Stephen Tindale is a former chair of the Greenpeace European Unit and the co-founder of Climate Answers.
Those working on European issues are not always great at communication. Twitter’s limit of 140 characters does not play to their strengths; 140 pages is more their style.
But this tweet from Climate-KIC, the Commission-funded initiative to promote EU’s climate innovation, accurately sums up what happened in Paris on Saturday. The fact that an agreement was reached is excellent. The agreement, signed up to by rich, poor and middle income countries alike, was indeed historic. But the agreement is only a set of political promises, and politicians have been known not to keep their promises. Attention must now shift to implementation: to policies and to money.
The Paris Agreement very clearly a triumph for the French government. To lay on a major international summit just weeks after the horrific terrorist attacks in Paris was a great demonstration of resilience. French foreign minister Laurent Fabius was an effective chair: to persuade 196 national delegations to agree on anything required all of the fabled French diplomatic skills.
The EU can rightly claim a share of the triumph. In my previous article for Wake Up Europe I wrote that the EU would not play a major role in Paris. I was wrong about this. Climate Action Commissioner Miguel Arias Canete played a determined and constructive role, forming an alliance with more than 100 developed and developing countries, the high ambition coalition, to press for a deal. So the EU was a significant actor in Paris: a substantial foreign policy success. The European project is badly in need of some success stories right now, so the Commission should blow its own trumpet.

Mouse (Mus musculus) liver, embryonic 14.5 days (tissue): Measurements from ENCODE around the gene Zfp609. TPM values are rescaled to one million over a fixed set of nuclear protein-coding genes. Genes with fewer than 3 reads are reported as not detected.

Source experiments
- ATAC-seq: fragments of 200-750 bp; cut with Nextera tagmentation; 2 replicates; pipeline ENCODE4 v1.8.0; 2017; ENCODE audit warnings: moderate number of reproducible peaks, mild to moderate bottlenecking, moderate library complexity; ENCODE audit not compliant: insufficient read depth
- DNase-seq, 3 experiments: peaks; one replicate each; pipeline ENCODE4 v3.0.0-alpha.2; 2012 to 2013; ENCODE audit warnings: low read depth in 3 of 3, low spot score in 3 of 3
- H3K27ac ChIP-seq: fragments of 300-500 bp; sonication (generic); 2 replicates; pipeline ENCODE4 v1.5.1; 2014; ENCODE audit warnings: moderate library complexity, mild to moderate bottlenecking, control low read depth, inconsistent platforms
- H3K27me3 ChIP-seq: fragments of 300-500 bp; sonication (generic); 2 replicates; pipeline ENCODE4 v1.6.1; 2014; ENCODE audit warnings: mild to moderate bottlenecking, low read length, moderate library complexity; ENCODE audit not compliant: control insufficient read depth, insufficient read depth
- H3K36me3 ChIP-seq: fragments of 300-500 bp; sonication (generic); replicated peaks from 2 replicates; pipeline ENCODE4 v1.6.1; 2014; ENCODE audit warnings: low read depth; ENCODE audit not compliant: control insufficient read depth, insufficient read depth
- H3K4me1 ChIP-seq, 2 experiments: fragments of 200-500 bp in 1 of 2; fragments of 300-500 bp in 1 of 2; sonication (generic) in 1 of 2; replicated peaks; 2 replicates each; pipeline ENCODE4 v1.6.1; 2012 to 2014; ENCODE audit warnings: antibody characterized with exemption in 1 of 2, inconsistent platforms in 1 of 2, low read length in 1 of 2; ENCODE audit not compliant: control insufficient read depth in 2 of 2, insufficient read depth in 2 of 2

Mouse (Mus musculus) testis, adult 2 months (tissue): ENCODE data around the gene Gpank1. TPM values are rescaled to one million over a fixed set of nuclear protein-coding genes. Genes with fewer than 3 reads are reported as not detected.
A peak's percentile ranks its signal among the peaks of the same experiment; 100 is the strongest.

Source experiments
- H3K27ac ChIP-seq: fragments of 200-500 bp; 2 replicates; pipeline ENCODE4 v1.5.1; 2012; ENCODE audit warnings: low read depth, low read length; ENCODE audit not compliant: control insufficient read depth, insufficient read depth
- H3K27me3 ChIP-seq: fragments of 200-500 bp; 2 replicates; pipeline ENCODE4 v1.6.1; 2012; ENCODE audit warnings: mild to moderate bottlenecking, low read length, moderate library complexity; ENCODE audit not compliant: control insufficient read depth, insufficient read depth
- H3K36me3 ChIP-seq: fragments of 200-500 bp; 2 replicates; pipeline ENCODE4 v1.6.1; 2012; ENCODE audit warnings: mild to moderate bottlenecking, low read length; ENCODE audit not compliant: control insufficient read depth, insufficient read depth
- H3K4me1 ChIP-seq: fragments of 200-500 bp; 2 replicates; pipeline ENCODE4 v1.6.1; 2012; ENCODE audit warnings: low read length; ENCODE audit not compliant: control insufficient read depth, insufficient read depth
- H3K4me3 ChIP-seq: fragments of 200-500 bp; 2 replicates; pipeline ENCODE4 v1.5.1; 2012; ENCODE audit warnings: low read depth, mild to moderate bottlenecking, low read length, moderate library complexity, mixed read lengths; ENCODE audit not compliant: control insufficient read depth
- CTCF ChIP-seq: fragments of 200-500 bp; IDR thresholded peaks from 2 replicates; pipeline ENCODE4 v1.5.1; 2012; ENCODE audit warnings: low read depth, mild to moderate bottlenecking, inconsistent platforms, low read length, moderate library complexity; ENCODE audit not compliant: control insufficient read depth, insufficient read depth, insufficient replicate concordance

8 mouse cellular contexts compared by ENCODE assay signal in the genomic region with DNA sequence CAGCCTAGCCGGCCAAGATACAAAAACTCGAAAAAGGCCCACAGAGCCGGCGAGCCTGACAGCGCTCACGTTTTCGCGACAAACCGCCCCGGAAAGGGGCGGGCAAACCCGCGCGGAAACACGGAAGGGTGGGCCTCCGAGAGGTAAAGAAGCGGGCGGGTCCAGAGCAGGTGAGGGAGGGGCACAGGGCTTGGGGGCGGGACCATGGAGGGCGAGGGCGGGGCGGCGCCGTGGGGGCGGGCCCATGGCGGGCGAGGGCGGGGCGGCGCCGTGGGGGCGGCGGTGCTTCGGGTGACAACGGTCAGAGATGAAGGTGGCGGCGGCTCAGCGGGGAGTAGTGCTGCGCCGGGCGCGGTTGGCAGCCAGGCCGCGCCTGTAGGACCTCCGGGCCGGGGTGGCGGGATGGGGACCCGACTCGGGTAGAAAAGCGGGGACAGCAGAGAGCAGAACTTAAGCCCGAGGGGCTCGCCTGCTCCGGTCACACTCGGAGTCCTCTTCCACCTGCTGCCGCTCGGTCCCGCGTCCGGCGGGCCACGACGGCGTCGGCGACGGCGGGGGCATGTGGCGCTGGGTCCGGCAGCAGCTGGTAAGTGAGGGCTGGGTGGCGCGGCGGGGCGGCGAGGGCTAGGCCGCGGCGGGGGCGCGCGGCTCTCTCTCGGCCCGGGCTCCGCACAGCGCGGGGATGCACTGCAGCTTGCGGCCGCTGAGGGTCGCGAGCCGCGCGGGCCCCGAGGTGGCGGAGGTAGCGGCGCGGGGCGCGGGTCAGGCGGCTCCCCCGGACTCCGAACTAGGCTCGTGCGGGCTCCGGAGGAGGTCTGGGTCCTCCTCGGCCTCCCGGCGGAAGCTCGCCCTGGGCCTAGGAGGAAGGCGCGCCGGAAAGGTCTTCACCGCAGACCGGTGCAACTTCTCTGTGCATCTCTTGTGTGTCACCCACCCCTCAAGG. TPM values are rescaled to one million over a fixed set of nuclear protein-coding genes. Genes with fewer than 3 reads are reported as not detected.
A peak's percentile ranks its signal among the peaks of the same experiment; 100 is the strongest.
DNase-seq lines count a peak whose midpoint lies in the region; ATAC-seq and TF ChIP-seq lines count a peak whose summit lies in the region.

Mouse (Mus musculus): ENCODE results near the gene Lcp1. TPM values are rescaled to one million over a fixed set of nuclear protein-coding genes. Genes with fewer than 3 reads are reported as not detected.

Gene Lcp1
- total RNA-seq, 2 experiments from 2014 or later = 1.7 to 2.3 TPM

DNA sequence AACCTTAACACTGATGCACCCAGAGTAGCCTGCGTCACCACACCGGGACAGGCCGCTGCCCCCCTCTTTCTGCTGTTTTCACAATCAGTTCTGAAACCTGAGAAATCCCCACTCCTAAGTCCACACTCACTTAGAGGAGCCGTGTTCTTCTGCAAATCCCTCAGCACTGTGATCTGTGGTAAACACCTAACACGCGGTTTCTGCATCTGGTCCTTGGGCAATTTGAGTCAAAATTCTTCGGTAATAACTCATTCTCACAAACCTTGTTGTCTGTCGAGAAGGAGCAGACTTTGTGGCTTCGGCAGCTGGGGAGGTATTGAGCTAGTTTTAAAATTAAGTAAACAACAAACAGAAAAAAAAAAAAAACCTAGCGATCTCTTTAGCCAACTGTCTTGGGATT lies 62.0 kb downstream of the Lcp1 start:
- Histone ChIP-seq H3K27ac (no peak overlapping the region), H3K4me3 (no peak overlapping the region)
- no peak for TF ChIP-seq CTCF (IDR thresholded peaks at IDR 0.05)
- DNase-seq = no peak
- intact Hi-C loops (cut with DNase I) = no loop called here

Now the focus will shift to implementation of the promises, and the EU has an opportunity to take a leading role again. Supranational action is clearly needed to tackle pollution: even the most narrow-minded little Englander usually accepts that the Channel is not an effective defence against air pollution. European institutions have a track-record of implementing effective policies to control acid rain and to deliver cleaner air (though it is not yet clean enough).
However, if it is to take a lead on the delivery of the Paris agreement, the EU will need to overhaul its climate and energy policies. Canete recognises the need to move on from pledges and targets to policies: “Now it is about implementation. We need to have the policies. The EU has policies, and everyone needs to have policies”.
Yes, the EU has policies. The problem is that they are very weak policies. The cap-and-trade Emissions Trading System (ETS) was intended to control the overall amount of pollution, which is has delivered, but also to deliver a carbon price high enough to channel investment into low-carbon energy sources. The price would need to be about €60 per tonne of carbon dioxide. The current price is around €6. The EU set itself a target to have 12 large-scale carbon capture and storage (CCS) projects in operation by 2015. There are none. The Industrial Emissions Directive requires the use of Best Available Technology to limit emissions of toxic air pollutants such as sulphur dioxide and nitrogen dioxide, but does not regulate greenhouse gas emissions.